Ending a five-year marriage and looking up from the malaise which has covered her life like a fog, D.C.-based writer Cathy Alter begins a quest to transform her life, Oprah-style — all by following the edicts of twelve magazines. Up For Renewal: What Magazines Taught Me About Love, Sex, and Starting Over is her humorous look at trying to attain the “perfect” life featured in the magazines’ spreads — and realizing that reality can actually be better than that.
With periodicals like Real Simple, O Magazine, Cosmo and Allure pouring into her mailbox, Cathy chooses to focus on improving one area of her life monthly. As she tries to end an office affair about to combust and desperately wants to improve her relationship with her well-meaning but critical mother, Cathy looks to her magazines for advice on getting through all of life’s sticky situations.
Determined to put aside her old insecurities and look at life anew, she makes huge strides in being more open-minded about new experiences — especially after a string of bad dates somehow bring her to Karl. After he invites her to come camping with him in California and she (nervously) accepts, Cathy realizes that living life the old way — refusing to take big risks — hasn’t gotten her to where she wants to be. And that all has to change.
There’s much to like about Alter’s wit and the hilarious situations in which she finds herself — including all the gritty details about her affair with Bruno, the office lazybones who skates by on his Latin charisma. At many points I wanted to reach between the text and give Cathy’s shoulder a good shake — I mean, seriously, what was she doing sleeping with this guy . . . especially at work? — I couldn’t necessarily fault her for how her views on life had slipped.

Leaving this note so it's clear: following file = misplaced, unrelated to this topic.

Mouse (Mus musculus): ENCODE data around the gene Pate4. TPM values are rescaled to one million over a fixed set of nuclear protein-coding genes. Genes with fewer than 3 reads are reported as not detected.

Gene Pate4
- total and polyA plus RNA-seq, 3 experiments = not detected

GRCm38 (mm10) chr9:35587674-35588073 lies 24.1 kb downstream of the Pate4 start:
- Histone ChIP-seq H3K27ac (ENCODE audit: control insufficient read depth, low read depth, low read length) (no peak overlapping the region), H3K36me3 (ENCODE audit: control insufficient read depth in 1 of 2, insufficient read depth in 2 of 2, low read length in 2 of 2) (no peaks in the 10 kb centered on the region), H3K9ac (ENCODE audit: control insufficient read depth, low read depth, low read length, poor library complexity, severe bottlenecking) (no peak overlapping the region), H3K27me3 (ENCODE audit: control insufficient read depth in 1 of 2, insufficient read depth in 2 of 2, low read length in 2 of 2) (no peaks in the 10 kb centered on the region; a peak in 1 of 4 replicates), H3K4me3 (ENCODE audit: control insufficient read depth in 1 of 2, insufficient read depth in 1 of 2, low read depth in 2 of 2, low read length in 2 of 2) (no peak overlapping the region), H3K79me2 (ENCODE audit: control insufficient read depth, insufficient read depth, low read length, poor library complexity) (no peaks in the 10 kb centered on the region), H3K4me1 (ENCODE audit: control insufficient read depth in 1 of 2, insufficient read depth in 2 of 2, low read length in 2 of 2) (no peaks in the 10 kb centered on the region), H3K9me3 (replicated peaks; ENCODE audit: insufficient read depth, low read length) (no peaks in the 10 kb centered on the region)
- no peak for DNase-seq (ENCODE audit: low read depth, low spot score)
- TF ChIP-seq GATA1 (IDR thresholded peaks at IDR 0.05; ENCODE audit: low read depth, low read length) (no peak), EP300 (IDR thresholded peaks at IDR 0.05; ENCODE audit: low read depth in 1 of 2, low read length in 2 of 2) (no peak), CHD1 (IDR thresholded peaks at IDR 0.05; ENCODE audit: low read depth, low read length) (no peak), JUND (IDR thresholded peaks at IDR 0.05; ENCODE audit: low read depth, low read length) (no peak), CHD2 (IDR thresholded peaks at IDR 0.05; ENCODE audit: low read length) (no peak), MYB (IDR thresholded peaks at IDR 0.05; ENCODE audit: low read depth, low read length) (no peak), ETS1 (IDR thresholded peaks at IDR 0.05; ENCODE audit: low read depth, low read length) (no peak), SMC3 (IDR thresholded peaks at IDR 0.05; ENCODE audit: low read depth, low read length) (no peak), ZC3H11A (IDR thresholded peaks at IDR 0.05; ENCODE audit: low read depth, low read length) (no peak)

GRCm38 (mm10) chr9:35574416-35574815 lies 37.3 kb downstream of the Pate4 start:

I’m younger than Alter and haven’t been married, let alone divorced, but I’ve ended plenty of relationships — and know the pain that accompanies that. I could definitely sense her real desire to become an “improved” version of herself, but I did have a bit of a problem with the entire concept of looking to women’s magazines for inspiration regarding that change. As any lady can tell you, the representations of appearance, life and experience contained in those pages are anything but realistic . . . and Alter was trying to change her reality, not some fictionalized version of herself. Right? So my gut instinct would be to say magazines aren’t the best place to look for inspiration to make you happier, more secure and better balanced.
But isn’t that exactly what the mags are touting? Self-confidence, poise, popularity, balance . . . and joy, pure and simple? Of course it makes sense to turn to the glossies for tips on handling difficult co-workers and future in-laws or finding the perfect shade of blue to paint your living room. The mags print up all of life’s secrets.
Well, you know the answer to that as well as I do. But Alter’s memoir isn’t about buying into a magazine’s idea of happiness so much as it is about finding your own. And though her situation started out harried and messy, life evolved into something far greater than she could have imagined. And following on her year of magazine-worshiping was definitely fun.
In the end, I actually learned some things — especially about taking big risks. It’s one thing to say that many women share the same fears, but it’s another thing to see your own fears typed out on a page. (Like Alter, I have an Index of Dread I chronicle in my mind, gauging how anxious I am about having to perform certain tasks!) I related to what she was going through and, though I was a little shocked she found such a happy ending in only one year, how could I ever begrudge her that? I’m happy that she’s happy. And I’m happy I was able to jog alongside her as she left her unhappy job and former life to embrace all the love the future would hold for her.
4 out of 5!